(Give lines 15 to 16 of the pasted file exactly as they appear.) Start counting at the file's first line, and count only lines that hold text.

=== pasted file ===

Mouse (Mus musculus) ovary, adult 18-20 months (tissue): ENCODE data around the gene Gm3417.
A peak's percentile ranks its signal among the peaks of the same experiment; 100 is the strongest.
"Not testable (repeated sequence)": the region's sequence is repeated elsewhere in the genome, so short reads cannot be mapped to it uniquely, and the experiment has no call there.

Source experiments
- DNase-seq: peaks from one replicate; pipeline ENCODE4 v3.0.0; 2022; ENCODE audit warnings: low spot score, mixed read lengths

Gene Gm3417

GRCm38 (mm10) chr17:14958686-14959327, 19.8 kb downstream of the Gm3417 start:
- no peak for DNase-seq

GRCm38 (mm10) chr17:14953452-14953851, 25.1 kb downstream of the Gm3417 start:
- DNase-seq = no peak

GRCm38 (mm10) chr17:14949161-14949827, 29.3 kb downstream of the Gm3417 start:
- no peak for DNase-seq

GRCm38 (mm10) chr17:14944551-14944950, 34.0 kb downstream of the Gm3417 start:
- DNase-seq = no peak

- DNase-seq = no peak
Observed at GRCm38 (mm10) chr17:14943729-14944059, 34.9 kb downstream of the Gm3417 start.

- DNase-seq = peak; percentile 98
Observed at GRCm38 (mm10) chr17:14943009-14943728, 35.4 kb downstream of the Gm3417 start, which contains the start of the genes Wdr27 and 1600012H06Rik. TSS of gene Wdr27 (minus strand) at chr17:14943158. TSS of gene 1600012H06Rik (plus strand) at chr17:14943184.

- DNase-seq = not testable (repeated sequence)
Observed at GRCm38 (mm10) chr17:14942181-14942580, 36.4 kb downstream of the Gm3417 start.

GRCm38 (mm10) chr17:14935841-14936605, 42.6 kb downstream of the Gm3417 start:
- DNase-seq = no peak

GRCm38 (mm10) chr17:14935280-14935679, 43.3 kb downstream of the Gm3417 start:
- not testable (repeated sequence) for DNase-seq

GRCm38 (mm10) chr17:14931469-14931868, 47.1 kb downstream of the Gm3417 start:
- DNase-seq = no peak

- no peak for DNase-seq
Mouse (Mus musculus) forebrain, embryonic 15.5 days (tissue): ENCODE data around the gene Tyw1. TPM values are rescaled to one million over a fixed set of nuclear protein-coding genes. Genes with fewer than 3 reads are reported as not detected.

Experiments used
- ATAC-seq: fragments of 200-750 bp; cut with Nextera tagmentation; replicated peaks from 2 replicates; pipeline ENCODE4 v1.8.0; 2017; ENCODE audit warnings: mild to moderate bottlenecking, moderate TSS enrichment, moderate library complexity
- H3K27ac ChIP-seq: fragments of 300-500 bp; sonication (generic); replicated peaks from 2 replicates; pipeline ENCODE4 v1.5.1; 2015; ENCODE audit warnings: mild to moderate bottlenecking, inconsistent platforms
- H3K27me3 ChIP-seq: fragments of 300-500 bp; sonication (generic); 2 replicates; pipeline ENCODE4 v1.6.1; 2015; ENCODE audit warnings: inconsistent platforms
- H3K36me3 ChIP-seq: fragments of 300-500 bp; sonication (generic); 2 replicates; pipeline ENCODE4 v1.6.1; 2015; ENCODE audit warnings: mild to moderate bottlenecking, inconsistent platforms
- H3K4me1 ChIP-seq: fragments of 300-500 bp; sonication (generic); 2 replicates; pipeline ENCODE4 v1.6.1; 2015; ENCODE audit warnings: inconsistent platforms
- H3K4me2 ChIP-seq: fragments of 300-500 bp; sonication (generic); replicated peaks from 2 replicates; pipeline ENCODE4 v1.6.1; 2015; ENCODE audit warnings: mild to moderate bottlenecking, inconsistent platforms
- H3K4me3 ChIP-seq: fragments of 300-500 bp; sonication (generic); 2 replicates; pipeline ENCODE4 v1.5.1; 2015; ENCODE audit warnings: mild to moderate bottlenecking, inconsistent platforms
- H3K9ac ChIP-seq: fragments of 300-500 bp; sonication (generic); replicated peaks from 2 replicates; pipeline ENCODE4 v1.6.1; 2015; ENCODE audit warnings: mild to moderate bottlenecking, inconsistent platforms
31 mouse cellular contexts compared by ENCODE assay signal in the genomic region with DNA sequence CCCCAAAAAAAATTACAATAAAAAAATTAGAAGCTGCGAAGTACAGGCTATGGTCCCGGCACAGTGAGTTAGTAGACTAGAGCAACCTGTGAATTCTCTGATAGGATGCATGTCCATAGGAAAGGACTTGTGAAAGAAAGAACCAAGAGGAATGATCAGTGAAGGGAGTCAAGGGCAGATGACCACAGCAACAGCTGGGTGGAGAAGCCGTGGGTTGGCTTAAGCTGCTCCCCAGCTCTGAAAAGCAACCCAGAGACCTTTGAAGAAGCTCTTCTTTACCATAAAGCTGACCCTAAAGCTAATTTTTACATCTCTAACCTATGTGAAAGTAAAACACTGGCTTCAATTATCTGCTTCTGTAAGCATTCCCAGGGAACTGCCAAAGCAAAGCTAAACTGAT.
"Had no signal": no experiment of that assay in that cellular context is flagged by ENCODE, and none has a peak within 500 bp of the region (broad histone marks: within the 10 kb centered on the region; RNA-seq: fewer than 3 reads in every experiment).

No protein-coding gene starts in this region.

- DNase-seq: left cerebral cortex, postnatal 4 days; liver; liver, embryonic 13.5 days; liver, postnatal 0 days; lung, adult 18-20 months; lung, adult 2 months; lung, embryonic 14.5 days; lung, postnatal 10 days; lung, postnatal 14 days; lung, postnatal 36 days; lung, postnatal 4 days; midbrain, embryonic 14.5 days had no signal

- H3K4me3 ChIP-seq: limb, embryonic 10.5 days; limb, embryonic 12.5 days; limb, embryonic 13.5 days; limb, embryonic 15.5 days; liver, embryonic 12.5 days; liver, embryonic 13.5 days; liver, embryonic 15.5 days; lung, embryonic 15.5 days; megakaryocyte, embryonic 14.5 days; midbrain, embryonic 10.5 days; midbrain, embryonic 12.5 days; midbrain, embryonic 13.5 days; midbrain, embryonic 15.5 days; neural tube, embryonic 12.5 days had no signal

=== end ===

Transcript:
- DNase-seq = no peak
Observed at GRCm38 (mm10) chr17:14943729-14944059, 34.9 kb downstream of the Gm3417 start.